What can be expected on a Safari?
A warm and friendly welcome by the local people, little to no humidity, comfortable temperatures, a high degree of comfort, a variety of delicious food and exhausting but exhilarating days.

An average day begins at dawn with tea and a sunrise game drive. Back to the lodge or dining tent (on camping Safaris) for a wonderful breakfast with fresh baked breads, a variety of tropical fruit, local coffee, and your choice of entrée. During the heat of the day when the wildlife is at rest you too may wish to relax around the pool or bar. In the afternoon when the wildlife again resumes activity go out on an afternoon game drive. In certain areas full day game drives, a bush walk, night drive or other activity may be planned. If you are a birdwatcher be prepared to have your list greatly expanded!

In the evening, everyone gathers to exchange stories of the bush while enjoying their favorite beverage. Retire early, as tomorrow will bring-well , we just don't know but we can assure you it will be exciting!
 

What about health considerations?
You will be advised at the time of booking what health considerations are required and recommended for your trip. The only vaccination required for entry to Tanzania is Yellow Fever and is good for 10 years. This can be obtained through your personal doctor or the county health dept. You must check with your personal doctor before taking any medications. Nearly all of our itinerary occurs above 5,000ft. Well above the threat of the Malaria mosquito, therefore Malaria meds are a personal decision. You can rest assured that good medical care is available in the major cities. Hospitals keep up-to-date on equipment and have a high standard of testing. We use only bottled water and make available at all times in our Rovers plenty for your convenience.

* Flying Doctor’s Service

If you find yourself in a life threatening situation within 1,000 kilometers of Nairobi and in need of emergency medical treatment look to the heavens.

When you safari with “Serengeti Photo Safaris” you are automatically enrolled in the “Flying Doctor’s Service” for the duration of your trip. It is East Africa’s largest air ambulance service and has planes fueled and ready to go 24 hours a day, everyday.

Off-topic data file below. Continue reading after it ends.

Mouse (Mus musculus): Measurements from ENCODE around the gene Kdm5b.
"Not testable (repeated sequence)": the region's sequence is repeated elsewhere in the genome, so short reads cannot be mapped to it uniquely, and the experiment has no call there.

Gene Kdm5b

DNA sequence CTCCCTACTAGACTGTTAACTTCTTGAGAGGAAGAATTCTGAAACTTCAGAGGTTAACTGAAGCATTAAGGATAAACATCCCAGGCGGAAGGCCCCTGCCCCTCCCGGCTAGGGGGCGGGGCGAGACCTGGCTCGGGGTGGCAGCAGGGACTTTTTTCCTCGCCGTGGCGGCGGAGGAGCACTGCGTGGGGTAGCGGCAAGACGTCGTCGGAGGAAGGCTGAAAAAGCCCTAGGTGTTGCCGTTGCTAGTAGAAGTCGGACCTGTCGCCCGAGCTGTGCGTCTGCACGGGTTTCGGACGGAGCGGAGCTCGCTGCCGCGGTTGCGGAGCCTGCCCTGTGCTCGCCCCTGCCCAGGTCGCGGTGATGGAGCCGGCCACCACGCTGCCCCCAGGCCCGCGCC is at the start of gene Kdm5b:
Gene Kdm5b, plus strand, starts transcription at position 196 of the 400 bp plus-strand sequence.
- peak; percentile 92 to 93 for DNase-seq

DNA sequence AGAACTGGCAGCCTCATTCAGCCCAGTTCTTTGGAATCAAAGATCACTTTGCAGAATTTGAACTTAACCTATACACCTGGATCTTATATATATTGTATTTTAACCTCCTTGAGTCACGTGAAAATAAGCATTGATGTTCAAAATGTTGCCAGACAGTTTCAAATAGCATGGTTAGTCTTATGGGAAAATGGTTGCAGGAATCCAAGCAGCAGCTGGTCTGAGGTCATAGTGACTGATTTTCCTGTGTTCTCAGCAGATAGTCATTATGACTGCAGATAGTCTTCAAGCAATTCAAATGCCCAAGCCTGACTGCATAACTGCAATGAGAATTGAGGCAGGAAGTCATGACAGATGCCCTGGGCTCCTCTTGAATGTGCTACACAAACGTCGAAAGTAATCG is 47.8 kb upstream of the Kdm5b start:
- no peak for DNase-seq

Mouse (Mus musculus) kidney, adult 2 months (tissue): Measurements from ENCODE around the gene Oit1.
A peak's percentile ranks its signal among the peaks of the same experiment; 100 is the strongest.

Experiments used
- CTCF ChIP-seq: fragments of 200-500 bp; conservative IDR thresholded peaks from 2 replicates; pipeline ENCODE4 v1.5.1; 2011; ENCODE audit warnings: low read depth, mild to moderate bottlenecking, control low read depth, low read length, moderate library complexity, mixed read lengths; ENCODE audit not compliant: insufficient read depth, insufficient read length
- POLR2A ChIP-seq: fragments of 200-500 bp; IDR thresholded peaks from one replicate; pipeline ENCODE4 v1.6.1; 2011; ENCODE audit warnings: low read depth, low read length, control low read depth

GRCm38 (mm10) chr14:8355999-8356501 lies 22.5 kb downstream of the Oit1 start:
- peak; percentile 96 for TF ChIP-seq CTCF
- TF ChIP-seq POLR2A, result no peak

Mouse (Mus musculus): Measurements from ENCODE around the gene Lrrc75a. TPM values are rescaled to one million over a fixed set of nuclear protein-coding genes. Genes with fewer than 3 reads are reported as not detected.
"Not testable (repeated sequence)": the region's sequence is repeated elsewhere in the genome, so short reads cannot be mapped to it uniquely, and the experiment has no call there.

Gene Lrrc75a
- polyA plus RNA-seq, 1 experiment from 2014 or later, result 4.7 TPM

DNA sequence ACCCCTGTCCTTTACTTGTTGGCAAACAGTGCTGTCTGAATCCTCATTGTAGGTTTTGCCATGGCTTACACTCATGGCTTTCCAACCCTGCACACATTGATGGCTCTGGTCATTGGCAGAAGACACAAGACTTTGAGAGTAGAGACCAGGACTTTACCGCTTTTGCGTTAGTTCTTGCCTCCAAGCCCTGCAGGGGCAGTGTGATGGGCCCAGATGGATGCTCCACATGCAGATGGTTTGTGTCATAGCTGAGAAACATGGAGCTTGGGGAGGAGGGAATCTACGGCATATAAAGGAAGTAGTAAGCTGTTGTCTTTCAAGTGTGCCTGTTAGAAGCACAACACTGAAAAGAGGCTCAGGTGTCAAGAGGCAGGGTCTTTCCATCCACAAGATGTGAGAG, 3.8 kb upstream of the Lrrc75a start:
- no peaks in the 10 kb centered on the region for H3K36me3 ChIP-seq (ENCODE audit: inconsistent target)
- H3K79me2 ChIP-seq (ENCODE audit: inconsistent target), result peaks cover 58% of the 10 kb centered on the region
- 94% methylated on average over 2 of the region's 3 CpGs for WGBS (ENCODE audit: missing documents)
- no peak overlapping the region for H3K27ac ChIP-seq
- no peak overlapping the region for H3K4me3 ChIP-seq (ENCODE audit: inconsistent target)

Each plane is equipped with trauma nurses and life support systems, so treatment can begin as soon as they reach the casualty. Members are evacuated directly, for free and with no need to consult an insurance agent.

It is important however to carry your own medical coverage recognized in East Africa. Good medical/travel insurance is essential wherever you vacation.
 

What type of camera should I use?
A SLR (single lens reflex) camera with a  zoom lens, such as a 70 to 210mm lens, is probably the best option for shooting a moving subject. The African sun provides excellent lighting, but using larger lenses will require faster film, especially in early morning or late afternoon when the light is softer. In this case, 200-400 ASA film is recommended. (100 ASA for those really bright days at 6,000ft.). We recommend at least 3 rolls of film a day while on Safari. A lens hood and ultra violet filter are advisable. A good bag for your equipment including a dust cover (plastic bag) is essential. I always include a good (Nikon) “point and shoot” also because you never know. Don’t forget a good video camera. It will probably be the single most used camera you will bring along. For 8-10 days carry six-30 minute tapes, two batteries and a battery charger adapter for use in the Land Rover.

What about specific diets such as halaal, kosher or vegetarian?
Most establishments cater for specified diets, although most game lodges are unable to cope with nut allergies. When making your booking ensure we are aware of any special needs and can confirm any specific diet you require.

What are the best times to travel?
All year round, although game viewing varies according to the season. Best months to view "The Great Migration" are March, April and May in the eastern Serengeti corridor. Though these are considered the "long rains" I find it very comfortable with little to no dust and much if any rain occurring only at night. It all makes for green grass and plenty of food for raising babies.

Clothing:
Bring comfortable clothing and dress in layers!

Other items:

Electricity
Tanzania uses 220 watts AC and if you are bringing 110 appliances you will need an adapter as well as the proper plug configuration.

Phone and Internet
Phone calls are expensive and unreliable (approximately $5 per minute to the US and Europe). We do however have access to these communications at most lodges.

Baggage
This is an important one. Soft bags (knapsacks, backpacks and duffels) are the best way to go. Please no hardshell or square bags. And because we often fly smaller internal regional aircraft weight restrictions are imposed. The limit is 15 kilos, or 32 lbs. Don't forget locks for your bags.

 KARIBU SAFARI!

 

 

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